'blushing' LEDs

Howdy! I’m making a simple circuit with 2 force sensors and 2 LEDs. What I need to happen is to have the LEDs both light up when one or both of the force sensors has pressure applied to it.

Here is my original code using just one force sensor and one LED:

/*

“One is never so dangerous when one has no shame, than when one has grown too old to blush.”
-Marquis de Sade (brainyquote.com)

*/

int ledValue = 0; // LED brightness
int ledPin1 = 9; // LED is connected to digital pin 9
int sensorPin = 0; // force sensor is connected to analog pin 0
int sensorValue = 0; // variable to store the value coming from the sensor

void setup()
{
pinMode(ledPin1, OUTPUT); // sets ledPin1 to be an output
Serial.begin(9600); //initialize the serial port
digitalWrite(ledPin1, HIGH); // turn the LED on
}

void loop() // run over and over again
{
sensorValue = analogRead(sensorPin);
ledValue = map(sensorValue,0,1000,0,255); // set the high and low outputs of the sensor and the LED
analogWrite(ledPin1, ledValue); // turn the LED on at the brightness set by the sensor
Serial.println(sensorValue); // send that value to the computer
delay(100); // delay for 1/10 of a second

if (sensorValue>300){ // if the value coming into the computer is greater than 300
analogWrite(ledPin1, HIGH); // turns on the LED
}

else {
(sensorValue<300);
{ // if the value coming into the computer is less than 300
analogWrite(ledPin1, LOW); // turns off the LEDs
}
}
}

The second LED is attached to pin 5 and the second force sensor is attached to analog pin 1. I can post my attempts at adding a second force sensor and LED if need be however, at this point, my code is more than a little muddled.

Any suggestions would be most welcome!

The code to add before setup() is pretty straightforward. Did you have problems with that?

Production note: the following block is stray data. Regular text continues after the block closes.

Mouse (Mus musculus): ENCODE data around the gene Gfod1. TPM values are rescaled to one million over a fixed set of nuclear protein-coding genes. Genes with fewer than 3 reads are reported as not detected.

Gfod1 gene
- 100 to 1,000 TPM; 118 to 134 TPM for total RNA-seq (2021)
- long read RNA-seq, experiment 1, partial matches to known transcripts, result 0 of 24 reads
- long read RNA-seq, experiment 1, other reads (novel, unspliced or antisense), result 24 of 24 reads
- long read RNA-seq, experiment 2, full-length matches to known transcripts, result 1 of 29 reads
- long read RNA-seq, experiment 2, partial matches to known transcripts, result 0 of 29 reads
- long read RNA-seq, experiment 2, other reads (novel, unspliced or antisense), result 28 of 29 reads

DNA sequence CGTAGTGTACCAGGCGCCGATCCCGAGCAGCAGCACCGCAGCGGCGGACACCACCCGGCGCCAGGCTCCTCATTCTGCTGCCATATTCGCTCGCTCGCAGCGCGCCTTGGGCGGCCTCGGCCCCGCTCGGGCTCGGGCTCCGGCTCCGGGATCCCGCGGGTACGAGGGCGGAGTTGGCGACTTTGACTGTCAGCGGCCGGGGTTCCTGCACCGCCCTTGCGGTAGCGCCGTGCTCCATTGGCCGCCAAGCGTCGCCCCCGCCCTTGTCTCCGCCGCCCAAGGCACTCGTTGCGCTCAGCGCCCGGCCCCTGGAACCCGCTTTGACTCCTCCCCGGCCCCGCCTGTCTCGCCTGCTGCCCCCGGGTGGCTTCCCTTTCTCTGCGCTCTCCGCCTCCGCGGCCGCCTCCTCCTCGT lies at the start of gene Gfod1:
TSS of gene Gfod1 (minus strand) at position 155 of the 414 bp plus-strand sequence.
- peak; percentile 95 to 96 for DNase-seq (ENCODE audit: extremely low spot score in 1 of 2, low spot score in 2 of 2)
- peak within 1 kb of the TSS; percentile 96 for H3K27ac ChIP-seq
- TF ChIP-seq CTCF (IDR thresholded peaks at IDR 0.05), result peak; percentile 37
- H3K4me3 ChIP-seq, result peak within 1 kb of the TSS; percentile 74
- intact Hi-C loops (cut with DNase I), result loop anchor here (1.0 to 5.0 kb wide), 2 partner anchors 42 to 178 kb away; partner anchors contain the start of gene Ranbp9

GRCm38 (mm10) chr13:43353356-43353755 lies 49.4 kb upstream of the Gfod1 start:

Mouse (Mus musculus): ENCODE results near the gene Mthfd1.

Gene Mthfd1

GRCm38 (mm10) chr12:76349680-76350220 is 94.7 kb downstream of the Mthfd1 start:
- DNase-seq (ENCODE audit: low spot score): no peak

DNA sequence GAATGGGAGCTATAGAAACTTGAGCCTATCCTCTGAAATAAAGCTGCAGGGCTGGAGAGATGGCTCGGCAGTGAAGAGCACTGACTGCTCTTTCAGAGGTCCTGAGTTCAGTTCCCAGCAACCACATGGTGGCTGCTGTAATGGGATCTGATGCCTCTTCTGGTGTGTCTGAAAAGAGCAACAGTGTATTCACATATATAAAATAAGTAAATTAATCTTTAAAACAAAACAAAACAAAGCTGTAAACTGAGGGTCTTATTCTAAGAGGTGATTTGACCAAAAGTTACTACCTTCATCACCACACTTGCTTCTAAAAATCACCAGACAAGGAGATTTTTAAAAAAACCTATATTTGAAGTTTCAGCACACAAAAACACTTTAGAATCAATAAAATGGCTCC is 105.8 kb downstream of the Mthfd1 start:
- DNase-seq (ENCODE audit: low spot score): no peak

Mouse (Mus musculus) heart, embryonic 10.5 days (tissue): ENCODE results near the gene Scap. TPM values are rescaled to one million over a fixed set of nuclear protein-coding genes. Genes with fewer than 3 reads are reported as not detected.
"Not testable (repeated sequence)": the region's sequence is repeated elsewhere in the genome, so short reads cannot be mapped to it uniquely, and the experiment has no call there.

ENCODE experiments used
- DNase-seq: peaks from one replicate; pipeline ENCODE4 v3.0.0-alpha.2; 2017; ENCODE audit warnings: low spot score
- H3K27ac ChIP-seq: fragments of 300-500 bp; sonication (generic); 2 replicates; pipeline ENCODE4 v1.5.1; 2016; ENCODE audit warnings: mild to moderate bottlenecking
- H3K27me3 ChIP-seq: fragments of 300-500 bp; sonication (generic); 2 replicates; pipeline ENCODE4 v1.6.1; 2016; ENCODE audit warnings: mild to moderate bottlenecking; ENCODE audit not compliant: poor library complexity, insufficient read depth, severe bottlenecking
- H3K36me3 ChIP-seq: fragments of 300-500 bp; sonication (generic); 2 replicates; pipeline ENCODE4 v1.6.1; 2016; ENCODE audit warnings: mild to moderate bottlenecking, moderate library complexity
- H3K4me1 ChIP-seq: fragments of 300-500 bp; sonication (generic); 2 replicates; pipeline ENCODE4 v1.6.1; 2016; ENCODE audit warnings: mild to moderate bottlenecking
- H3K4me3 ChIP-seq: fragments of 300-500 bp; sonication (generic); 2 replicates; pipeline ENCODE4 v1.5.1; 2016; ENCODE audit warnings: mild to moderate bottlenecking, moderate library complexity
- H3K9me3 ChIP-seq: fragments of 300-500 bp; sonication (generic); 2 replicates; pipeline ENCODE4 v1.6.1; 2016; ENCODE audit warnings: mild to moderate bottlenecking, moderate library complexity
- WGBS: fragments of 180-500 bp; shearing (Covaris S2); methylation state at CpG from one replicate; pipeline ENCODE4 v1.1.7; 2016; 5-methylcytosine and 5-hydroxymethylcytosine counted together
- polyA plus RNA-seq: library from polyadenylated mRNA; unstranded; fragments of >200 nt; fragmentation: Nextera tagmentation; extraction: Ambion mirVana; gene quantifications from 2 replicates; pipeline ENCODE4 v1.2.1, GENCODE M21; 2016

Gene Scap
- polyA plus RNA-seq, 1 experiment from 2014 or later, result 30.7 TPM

The code to add in setup() is also pretty straightforward. Did you have problems with that?

In loop, you need to read both force sensors. That’s easy.

   analogWrite(ledPin1, HIGH); // turns on the LED

Actually, this code will turn it almost all the way off, if the LED is connected to a PWM pin, since HIGH has a value of 1. If the LED is not connected to a PWM pin, this code will do nothing.

   (sensorValue<300);

What do YOU think this code is doing?

Post the code that you came up with, and we’ll help you get that working. You’ll learn more than if we just give you the answer.

Thanks!

The setup is okay (I think), it’s the loop that’s got me stuck. Both LEDs are connected to PWM pins. Here is my code thus far:

/*

“One is never so dangerous when one has no shame, than when one has grown too old to blush.”
-Marquis de Sade (brainyquote.com)

*/

int ledValue1 = 0; // LED brightness
int ledValue2 = 1; // LED brightness
int ledPin1 = 6; // LED is connected to digital pin 6
int ledPin2 = 9; // LED is connected to digital pin 9
int sensorPin1 = 1; // force sensor is connected to analog pin 0
int sensorPin2 = 0; // force sensor is connected to analog pin 1
int sensorValue1 = 0; // variable to store the value coming from the sensor
int sensorValue2 = 0; // variable to store the value coming from the sensor

void setup()
{
pinMode(ledPin1, OUTPUT); // sets ledPin1 to be an output
pinMode(ledPin2, OUTPUT); // sets ledPin2 to be an output
Serial.begin(9600); //initialize the serial port
digitalWrite(ledPin1, HIGH); // turn the LED on
digitalWrite(ledPin2, HIGH); // turn the LED on
}

void loop() // run over and over again
{
sensorValue1 = analogRead(sensorPin1);
ledValue1 = map(sensorValue1,0,1000,0,255); // set the high and low outputs of the sensor and the LED
analogWrite(ledPin1, ledValue1); // turn the LED on at the brightness set by the sensor
Serial.println(sensorValue1); // send that value to the computer
delay(100); // delay for 1/10 of a second

sensorValue2 = analogRead(sensorPin2);
ledValue2 = map(sensorValue2,0,1000,0,255); // set the high and low outputs of the sensor and the LED
analogWrite(ledPin2, ledValue2); // turn the LED on at the brightness set by the sensor
Serial.println(sensorValue2); // send that value to the computer